Therapy, whether physical or social, is a counter-irritant that aids in that equilibrium of the physical organs which protect the central nervous system. Whereas pleasure is a counter-irritant e. Both pleasure and comfort are strategies of equilibrium for the central nervous system. With the arrival of electric technology, man extended, or set outside himself, a live model of the central nervous system itself. To the degree that this is so, it is a development that suggests a desperate and suicidal autoamputation, as if the central nervous system could no longer depend on the physical organs to be protective buffers against the slings and arrows of outrageous mechanism.
It could well be that the successive mechanizations of the various physical organs since the invention of printing have made too violent and superstimulated a social experience for the central nervous system to endure. In relation to that only too plausible cause of such develop ment, we can return to the Narcissus theme. For if Narcissus is numbed by his self-amputated image, there is a very good reason for the numbness. There is a close parallel of response between the patterns of physical and psychic trauma or shock. A person suddenly deprived of loved ones and a person who drops a few feet unexpectedly will both register shock.
Both the loss of family and a physical fall are extreme instances of amputations of the self. Shock induces a generalized numbness or an increased threshold to all types of perception. The victim seems immune to pain or sense. Battle shock created by violent noise has been adapted for dental use in the device known as audiac. The patient puts on headphones and turns. The selection of a single sense for intense stimulus, or of a single extended, isolated, or "amputated" sense in technology, is in part the reason for the numbing effect that technology as such has on its makers and users.
For the central nervous system rallies a response of general numbness to the challenge of specialized irritation. The person who falls suddenly experiences immunity to all pain or sensory stimuli because the central nervous system has to be protected from any intense thrust of sensation. Only gradually does he regain normal sensitivity to sights and sounds, at which time he may begin to tremble and perspire and to react as he would have done if the central nervous system had been prepared in advance for the fall that occurred unexpectedly.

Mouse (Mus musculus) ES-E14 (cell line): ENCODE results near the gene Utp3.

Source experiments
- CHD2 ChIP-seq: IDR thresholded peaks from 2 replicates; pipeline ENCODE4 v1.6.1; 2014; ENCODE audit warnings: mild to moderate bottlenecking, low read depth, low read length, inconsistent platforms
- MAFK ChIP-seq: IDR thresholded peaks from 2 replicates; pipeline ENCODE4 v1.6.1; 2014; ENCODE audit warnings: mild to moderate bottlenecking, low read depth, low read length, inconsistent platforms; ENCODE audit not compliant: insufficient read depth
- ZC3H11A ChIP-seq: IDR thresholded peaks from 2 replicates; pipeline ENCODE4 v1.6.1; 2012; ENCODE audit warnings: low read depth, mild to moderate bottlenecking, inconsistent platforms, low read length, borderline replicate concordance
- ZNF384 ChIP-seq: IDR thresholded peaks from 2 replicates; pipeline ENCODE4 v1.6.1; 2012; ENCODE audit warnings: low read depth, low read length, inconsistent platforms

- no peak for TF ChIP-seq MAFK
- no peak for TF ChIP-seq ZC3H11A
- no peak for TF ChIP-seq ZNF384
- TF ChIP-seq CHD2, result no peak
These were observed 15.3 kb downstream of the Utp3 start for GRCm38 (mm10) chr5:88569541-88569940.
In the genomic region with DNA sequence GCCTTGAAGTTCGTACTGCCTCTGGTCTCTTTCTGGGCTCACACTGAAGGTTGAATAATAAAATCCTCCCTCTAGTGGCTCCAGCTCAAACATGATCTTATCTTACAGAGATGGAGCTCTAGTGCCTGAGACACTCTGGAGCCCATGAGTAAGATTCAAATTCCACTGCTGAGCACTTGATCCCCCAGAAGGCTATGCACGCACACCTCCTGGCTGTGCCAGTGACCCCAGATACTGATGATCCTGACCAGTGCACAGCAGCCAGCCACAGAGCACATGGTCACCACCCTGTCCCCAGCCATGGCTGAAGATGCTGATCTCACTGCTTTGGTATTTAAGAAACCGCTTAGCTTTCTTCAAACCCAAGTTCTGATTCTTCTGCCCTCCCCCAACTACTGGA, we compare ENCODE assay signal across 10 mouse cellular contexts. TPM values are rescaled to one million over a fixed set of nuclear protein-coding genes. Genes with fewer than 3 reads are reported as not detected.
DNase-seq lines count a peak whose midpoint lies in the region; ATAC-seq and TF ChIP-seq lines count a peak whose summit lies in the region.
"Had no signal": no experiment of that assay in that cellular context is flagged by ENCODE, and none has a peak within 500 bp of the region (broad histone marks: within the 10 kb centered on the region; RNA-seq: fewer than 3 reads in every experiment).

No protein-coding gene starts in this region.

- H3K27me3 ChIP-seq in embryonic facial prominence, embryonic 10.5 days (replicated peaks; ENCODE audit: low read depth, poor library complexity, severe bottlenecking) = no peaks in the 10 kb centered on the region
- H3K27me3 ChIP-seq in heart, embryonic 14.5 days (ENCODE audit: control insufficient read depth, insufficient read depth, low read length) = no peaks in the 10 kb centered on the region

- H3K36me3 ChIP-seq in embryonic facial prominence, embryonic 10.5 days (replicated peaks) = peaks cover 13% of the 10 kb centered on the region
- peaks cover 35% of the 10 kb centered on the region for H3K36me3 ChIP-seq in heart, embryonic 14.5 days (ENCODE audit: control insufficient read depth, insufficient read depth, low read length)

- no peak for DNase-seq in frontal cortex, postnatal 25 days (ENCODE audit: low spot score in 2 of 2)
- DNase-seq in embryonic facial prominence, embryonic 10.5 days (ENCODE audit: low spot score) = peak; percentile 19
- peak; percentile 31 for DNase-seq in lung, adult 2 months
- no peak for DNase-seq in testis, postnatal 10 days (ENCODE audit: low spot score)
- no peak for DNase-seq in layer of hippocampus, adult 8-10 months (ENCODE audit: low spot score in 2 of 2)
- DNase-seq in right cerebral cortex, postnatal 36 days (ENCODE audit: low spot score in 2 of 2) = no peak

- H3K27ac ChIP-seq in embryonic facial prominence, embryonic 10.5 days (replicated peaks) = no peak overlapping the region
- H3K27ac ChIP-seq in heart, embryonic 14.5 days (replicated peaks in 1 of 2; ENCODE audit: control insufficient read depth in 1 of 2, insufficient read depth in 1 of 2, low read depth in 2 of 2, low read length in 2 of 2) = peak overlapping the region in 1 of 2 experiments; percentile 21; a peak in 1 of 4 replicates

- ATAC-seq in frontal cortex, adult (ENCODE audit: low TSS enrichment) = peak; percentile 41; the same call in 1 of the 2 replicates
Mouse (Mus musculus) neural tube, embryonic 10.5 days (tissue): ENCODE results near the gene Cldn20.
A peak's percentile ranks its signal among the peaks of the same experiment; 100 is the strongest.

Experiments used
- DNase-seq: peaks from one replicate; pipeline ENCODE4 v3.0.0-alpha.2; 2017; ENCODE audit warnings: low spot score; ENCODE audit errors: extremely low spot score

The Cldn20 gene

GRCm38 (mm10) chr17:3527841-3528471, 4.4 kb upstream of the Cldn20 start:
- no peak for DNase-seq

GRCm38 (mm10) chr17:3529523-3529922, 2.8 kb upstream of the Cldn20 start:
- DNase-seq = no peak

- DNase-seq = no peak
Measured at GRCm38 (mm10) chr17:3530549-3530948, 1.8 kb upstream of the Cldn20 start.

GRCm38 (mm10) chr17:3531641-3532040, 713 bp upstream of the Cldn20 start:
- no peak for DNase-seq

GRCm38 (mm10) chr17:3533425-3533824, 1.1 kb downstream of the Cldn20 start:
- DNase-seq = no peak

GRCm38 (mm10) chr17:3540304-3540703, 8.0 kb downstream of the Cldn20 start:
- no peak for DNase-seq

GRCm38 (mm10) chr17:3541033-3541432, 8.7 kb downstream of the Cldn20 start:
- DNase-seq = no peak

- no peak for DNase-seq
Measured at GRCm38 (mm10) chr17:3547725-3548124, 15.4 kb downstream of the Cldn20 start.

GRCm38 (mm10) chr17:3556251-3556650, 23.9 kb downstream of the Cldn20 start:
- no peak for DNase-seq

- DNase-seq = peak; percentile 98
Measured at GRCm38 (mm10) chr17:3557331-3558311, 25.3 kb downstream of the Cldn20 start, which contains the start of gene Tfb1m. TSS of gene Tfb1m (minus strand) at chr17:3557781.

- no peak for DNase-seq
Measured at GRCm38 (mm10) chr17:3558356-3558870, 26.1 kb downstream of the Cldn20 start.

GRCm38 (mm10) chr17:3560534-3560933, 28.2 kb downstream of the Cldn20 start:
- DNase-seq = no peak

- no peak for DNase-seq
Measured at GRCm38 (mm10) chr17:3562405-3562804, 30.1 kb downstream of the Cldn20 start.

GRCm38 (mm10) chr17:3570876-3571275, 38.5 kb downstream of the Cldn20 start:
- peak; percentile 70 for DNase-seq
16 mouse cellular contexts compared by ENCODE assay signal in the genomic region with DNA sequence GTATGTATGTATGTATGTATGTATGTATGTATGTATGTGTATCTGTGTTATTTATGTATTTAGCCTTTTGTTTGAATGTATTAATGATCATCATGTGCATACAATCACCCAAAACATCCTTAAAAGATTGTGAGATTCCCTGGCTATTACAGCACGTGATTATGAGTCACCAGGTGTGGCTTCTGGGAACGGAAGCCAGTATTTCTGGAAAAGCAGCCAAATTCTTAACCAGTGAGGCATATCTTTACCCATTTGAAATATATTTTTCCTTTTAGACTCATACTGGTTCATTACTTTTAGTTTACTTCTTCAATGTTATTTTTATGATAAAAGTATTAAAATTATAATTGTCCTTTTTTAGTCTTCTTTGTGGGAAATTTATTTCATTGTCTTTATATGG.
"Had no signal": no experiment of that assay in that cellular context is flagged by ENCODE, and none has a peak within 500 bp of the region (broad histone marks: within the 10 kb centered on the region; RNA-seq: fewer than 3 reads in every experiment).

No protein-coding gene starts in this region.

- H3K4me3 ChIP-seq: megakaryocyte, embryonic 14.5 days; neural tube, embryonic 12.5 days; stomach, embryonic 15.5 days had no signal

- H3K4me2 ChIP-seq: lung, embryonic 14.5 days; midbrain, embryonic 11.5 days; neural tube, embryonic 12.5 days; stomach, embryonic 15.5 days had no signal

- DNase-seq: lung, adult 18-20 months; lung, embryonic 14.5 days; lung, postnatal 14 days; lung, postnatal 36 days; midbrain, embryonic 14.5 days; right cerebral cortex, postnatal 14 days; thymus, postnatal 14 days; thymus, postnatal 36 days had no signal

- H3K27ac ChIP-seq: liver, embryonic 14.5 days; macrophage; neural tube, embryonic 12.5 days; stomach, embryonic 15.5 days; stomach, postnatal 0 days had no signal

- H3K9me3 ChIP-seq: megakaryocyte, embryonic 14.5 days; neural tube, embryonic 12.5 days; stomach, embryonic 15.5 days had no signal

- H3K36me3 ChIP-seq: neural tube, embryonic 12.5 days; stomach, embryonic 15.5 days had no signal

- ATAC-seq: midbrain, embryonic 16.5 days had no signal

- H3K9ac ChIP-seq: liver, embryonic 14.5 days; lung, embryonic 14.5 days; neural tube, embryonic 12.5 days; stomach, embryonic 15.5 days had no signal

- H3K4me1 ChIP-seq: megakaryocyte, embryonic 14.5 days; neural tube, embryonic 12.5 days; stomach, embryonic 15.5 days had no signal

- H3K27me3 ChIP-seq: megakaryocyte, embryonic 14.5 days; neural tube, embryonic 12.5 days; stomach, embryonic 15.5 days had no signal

Depending on which sense or faculty is extended technologically, or "autoamputated," the "closure" or equilibrium-seeking among the other senses is fairly predictable.
It is with the senses as it is with color. Sensation is always per cent, and a color is always per cent color. But the ratio among the components in the sensation or the color cars differ infinitely. Yet if sound, for example, is intensified, touch and taste and sight are affected at once. The effect of radio on literate or visual man was to reawaken his tribal memories, and the effect of sound added to motion pictures was to diminish the role of mime, tactility, and kinesthesis. Similarly, when nomadic man turned to sedentary and specialist ways, the senses specialized too. The development of writing and the visual organization of life made possible the discovery of individualism, introspection and so on.
Any invention or technology is an extension or self-amputation of our physical bodies, and such extension also demands new ratios or new equilibriums among the other organs and extensions of the body. There is, for example, no way of refusing to comply with the new sense ratios or sense "closure" evoked by the TV image. But the effect of the entry of the TV image will vary from culture to culture in accordance with the existing sense ratios in each culture.